Imagine for a moment that you are a teenager, arriving at college for your first year, and that you come from an interfaith family. Perhaps you were raised in one religion, but now, you feel drawn to explore the other religion in your family background. Or perhaps you were raised with both religions, and plan to stay connected to both. Or perhaps you were raised with neither religion, but now plan to explore both family religions, or all religions.
Now, imagine you are handed a survey and asked to choose one religion, and only one religion, as your identity. Your only other choices are to choose “none,” or “other religion,” or to skip the question altogether.
I went through this thought experiment as I read “The American Freshman,” an annual report released earlier this month, based on a survey of more than 150,000 college freshmen in the annual CIRP (Cooperative Institutional Research Program) survey, produced by the Higher Education Research Institute (HERI) at UCLA.
The survey only allows students to pick one religion as their “religious preference.” I suggest that as a result of this restriction, the researchers are missing an opportunity to better understand the changing landscape of American religious identity. As summarized recently by Robert P. Jones of the Public Religion Research Institute, that landscape includes the following: one in five Americans is religiously unaffiliated, a quarter of the unaffiliated still see themselves as religious, one in six Americans follow the teachings or practices of more than one religion, and about one quarter have a spouse or partner of another religious background.
This year’s American Freshman survey found that nearly 28% of the students chose “none” as their religious preference, up from some 15% in 1971. And yet, more than 16% of these “religious nones” in 2014 rated their own spirituality as “above average” or in the highest ten percent. I asked Kevin Eagan, the director of HERI, for additional information on the students who came from interfaith families. In 1973, about 22% of students reported having parents with two different religions or denominations (or having one parent with no religion). By 2014, almost 30% had such “religiously discordant” parents.
When I asked whether the researchers had considered allowing students to check more than one religious preference, Eagan replied in an email:
“Unlike race/ethnicity, we have not heard feedback from students or institutions that respondents have felt boxed in by restricting them to just one preference for religion.” I can only reply that both my college-student daughter and my college-bound son do feel boxed in, as do I. And based on the college students I surveyed and interviewed for Being Both, my book on interfaith families, I suspect we’re not the only ones.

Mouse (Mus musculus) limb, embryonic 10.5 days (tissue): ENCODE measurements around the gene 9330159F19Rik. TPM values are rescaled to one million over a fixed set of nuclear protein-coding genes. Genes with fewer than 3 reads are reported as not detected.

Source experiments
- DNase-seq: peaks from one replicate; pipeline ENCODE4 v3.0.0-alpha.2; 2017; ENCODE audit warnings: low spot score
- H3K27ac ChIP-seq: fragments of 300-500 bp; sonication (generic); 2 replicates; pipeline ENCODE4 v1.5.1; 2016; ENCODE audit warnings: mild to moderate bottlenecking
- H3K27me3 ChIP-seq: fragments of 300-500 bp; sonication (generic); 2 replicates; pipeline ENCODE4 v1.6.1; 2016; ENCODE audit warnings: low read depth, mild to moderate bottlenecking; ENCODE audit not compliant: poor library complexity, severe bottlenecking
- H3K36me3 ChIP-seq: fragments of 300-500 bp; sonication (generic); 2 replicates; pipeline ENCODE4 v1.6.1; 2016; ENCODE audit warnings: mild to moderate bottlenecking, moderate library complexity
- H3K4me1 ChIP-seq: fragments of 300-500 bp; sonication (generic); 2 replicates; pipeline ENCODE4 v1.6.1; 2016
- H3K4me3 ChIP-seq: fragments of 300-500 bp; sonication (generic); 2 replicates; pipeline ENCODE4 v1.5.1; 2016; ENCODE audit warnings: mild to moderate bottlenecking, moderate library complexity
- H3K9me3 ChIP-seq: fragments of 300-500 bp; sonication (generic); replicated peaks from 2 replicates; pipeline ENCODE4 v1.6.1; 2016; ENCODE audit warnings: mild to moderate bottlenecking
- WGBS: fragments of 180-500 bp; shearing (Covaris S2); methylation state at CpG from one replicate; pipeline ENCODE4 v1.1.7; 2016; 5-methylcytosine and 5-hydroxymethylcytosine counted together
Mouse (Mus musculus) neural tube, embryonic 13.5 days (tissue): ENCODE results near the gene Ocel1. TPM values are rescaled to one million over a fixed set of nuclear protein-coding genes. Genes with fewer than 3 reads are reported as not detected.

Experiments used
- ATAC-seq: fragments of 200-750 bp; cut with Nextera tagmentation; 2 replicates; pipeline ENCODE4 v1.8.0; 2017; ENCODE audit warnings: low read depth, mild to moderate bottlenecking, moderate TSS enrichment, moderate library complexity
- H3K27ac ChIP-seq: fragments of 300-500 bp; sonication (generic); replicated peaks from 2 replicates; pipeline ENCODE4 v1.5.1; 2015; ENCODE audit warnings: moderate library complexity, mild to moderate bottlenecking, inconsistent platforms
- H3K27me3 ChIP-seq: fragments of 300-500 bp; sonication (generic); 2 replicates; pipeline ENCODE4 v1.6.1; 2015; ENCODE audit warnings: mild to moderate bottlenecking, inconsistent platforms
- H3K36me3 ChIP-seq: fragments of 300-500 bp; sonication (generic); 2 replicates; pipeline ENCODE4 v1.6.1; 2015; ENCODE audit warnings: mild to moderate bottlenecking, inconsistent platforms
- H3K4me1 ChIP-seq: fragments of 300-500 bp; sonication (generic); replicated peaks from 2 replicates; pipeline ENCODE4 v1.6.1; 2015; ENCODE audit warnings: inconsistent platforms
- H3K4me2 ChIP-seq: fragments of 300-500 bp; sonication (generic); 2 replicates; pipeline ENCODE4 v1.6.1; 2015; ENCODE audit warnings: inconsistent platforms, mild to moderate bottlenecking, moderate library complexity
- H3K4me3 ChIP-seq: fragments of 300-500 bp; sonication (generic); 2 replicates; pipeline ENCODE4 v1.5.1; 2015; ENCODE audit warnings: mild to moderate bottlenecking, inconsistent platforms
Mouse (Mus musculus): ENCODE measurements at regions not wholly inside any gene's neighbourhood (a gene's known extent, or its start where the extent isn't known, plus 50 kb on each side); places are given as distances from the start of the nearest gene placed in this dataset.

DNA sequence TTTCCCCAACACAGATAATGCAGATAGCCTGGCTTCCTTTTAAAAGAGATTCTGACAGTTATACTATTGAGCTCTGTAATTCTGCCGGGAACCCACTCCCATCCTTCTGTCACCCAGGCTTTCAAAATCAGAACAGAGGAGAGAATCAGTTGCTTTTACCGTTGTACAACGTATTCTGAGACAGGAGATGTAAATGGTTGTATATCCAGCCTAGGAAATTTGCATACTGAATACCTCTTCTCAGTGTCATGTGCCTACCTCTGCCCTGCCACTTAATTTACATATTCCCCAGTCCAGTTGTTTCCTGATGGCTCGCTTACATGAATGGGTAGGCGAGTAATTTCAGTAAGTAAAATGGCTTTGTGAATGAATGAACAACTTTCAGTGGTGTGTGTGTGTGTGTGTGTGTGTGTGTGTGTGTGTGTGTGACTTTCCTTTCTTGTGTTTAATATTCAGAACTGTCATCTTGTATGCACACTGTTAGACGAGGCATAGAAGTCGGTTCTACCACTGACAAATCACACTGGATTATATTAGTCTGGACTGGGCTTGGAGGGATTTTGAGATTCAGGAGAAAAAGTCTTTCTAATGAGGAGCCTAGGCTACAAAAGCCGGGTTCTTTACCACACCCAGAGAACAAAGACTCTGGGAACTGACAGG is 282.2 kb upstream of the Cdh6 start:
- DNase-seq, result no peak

I also asked Eagan what he thought of the idea that students from interfaith families would check “none” if they could not check more than one box. “I would think that students who wanted to check multiple religions would either skip the question entirely (i.e., be coded as missing data) or choose the option of ‘other religion’ rather than choose ‘none’,” Eagan wrote me.
As someone who claims an identity formed by both my Jewish and my Christian heritage, I would not choose “other religion,” a category that seems designed for Sikhs or Jains or Pagans. Interfaith is not a religion: it is an identity based on the synergy and symbiosis of two distinct family religions. Often, those of us honoring both family religions are accused of trying to form a new religion. In order to avoid feeding this kind of concern, I would make a point of not checking the “other religion” box. My 18-year-old son says, “At least checking ‘other’ sends the message that they need to expand their options.” But does it send that message?
The choice to just skip the question creates the unfortunate result that people with complex religious identities from interfaith families will not be counted or included in the study results on religious identity. And we are tired of not counting. I agree that some students might just skip this question since there would be no way to express their true religious preferences within the parameters of the survey. My argument is that by allowing them to check more than one box, researchers would be able to gather data to better understand the religious identity of these students.
Why would students who feel connected to more than one religion choose “none”? Those of us who are interfaith children grow up hearing “you can’t be both” and “if you try to do both, you’re really nothing,” and being told that clergy, or religious texts, do not accept the existence of interfaith families. A survey that does not allow students to check two or more religion boxes, but does allow them to check “none,” effectively steers respondents from interfaith families to the “none” box. And yet, this is clearly an uncomfortable box for interfaith children who celebrate more than one religion. My 18-year-old son explains, ” ‘None’ strips you of your religion. They’re saying that because you don’t fit into one of our categories, you can’t have any religion.”
There’s a simple solution to all of this. Allow students to check more than one box. Allow them to check both Buddhist and Jewish. Allow them to check, whether or not you agree that it is a valid choice, Jewish and Catholic. The results will be more complex, perhaps harder to summarize. And more true.
This essay was first published on Huffington Post.
Being Both: Embracing Two Religions in One Interfaith Family is available now in hardcover, paperback and eBook from Beacon Press.